Employers Open Doors For Those In Recovery

By Amy Paradyz

Charlie Bickford has been working for Maine Paint since he got sober two decades ago, and, as general manager of its four locations, he tries to open that door for others newly sober.

“If somebody comes to me looking for a job, or I meet somebody at a (recovery) meeting who is looking for work, I would consider giving them a shot,” Bickford said. “I like people who are putting in the work in their own recovery. I kind of lean toward people in recovery because I like people who are following the path of rigorous honesty.”

Maine Paint is just one of a growing number of Maine employers who welcome workers in recovery, even those whose recent pasts may be riddled with the consequences of long-term addiction.

“People who have lengthy histories of addiction have often had gaps in employment and brushes with the legal system and may perhaps have felonies” said Bob Fowler, executive director of Milestone Recovery.

Several Milestone Recovery employees in recovery themselves, Fowler says, approach their work as a “personal mission” and a way of “paying forward.”

That’s how Bickford sees it, too. “I couldn’t have gotten where I am if I hadn’t been where I’ve been, and then I wouldn’t be equipped to help others,” he says. “That’s from the Bible.”

In hiring candidates in recovery, Bickford says he’s had both successes and failures, but, all in all, he’d do it again.

“Frequently, when people come into recovery, it ends up being the end of a career,” said Steve Danzig, executive director of ENSO Recovery. “That’s how I got into this field. My former career ended By Amy Paradysz Past history not a roadblock to getting a job Charlie Bickford of Maine Paint likes employees “who are following the path of rigorous honesty,” including his daughter and employee Tania Margate. Photos by Brian Delaney MAR 2019 7 because of my use. I understand people who have gone down that road—and some of the roadblocks and barriers they face. I was making a lot of money as a plumber in the mid-1980s through the late 1990s, and I was chronically addicted.

My life got to a place I never would have imagined. I ended up homeless, living in a train station, unemployable.”

Danzig got sober in 1997-1998 and has spent the decades since helping others out of addiction. He leads ENSO Recovery, which offers outpatient opioid addiction programs in Southern Maine. In 2018, ENSO Recovery hosted two job fairs for people in recovery, including one at the Portland Expo Center that drew nearly 200 job seekers and a couple dozen employers, including The Holy Donut and PeopleReady.

“We go with their character and how they represent themselves, just like anyone else applying for a job,” said Leigh Kellis, founder and coowner of The Holy Donut, the popular doughnut maker and retailer in Portland and Scarborough.

“We have found that they seem to have a better stick rate—less turnover—maybe because they’re so grateful for a second chance,” said Lauran Franciose, human resources manager. “For the most part, people in this community have been and are some of our longerterm rock star employees.”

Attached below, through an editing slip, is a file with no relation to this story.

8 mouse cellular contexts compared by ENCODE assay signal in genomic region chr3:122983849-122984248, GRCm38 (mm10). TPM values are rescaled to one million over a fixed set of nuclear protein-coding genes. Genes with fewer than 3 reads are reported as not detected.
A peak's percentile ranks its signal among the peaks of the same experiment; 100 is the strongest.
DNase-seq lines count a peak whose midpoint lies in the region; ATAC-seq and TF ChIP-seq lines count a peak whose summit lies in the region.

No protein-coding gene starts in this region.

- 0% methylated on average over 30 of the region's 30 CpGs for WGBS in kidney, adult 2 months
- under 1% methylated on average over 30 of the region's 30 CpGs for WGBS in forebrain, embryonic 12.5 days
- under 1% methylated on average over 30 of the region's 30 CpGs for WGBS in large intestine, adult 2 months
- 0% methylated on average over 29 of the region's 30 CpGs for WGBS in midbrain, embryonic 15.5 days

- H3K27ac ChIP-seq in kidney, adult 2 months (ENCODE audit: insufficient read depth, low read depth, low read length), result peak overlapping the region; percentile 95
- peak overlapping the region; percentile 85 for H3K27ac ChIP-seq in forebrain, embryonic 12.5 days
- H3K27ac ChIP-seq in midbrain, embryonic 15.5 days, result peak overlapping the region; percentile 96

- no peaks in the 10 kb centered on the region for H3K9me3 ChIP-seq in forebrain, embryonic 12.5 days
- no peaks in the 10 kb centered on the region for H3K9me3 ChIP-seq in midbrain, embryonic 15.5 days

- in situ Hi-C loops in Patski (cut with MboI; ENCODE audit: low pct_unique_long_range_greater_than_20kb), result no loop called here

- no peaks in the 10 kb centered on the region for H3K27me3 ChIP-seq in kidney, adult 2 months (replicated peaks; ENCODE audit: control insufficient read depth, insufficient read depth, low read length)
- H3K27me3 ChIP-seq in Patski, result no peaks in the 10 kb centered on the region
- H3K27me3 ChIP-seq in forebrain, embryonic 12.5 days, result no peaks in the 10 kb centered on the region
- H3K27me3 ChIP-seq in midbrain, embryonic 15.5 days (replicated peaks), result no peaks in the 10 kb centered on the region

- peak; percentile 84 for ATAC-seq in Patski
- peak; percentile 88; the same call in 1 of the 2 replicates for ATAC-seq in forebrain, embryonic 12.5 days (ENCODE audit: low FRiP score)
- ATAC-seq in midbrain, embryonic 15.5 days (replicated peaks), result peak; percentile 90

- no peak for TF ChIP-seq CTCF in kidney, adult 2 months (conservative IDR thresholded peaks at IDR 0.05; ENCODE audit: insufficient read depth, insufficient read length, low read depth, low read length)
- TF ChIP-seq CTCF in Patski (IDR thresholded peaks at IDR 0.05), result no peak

PeopleReady, which has offices in Portland, Lewiston and Bangor, is “a second-chance employer,” said recruiter Anne Ballard, who places workers in short-term labor positions, everything from construction to housekeeping.

“You don’t have to jump through a lot of hoops. We’re one assignment at a time. You’ve heard the saying, ‘How do you eat an elephant?’ One bite at a time. It’s the same thing with getting to your dream job, one step at a time,” Ballard said.

“We have folks come in and say, ‘I used to make six figures, but life has taken some turns and I’m not too proud for you to just assign me to a job.’ Sometimes they want to prove to themselves and to others that they’re ready for a temp to permanent position,” she said.

Another Portland-based business known to hire people in recovery is Coffee by Design, which happens to be neighbors with a Milestone Recovery facility on India Street in Portland.

“What we have learned is that, if you bring someone in and you know they are in recovery, make sure you have a support system in place—for example, that they have a sponsor and housing that supports their sobriety,” said Mary Allen Lindemann, co-founder of Coffee by Design. CBD has four coffee shops and a Portland roastery along with a wholesale and mail order business.

Even as a small business, Coffee by Design offers health insurance— available for purchase after 30 days— and also an Employee Assistant Program (EAP) to all employees. “We pay for Unum life insurance for everybody when they join us,” Lindemann said. “And, connected with the life insurance plan is this really comprehensive EAP, with unlimited phone counseling.”

She says it’s critical that employers cultivate a work environment in which employees “are comfortable enough to let someone know if someone is in trouble.”

In another recovery community connection, Coffee by Design’s Diamond Street location was renovated by MaineWorks crews. “And they did a great job,” Lindemann said.

Nearly a decade ago, MaineWorks founder Margo Walsh turned her history with addiction into a mission—and an award-winning $2.8 million staffing company with an unusual niche: putting convicted felons to work in construction, masonry and landscaping. But the workers start their days with a 6 a.m. fire circle, putting the focus on their recovery first.

"We go with their character and how they represent themselves, just like anyone else applying for a job."

Leigh Kellis,
Founder & Co-Owner
The Holy Donut

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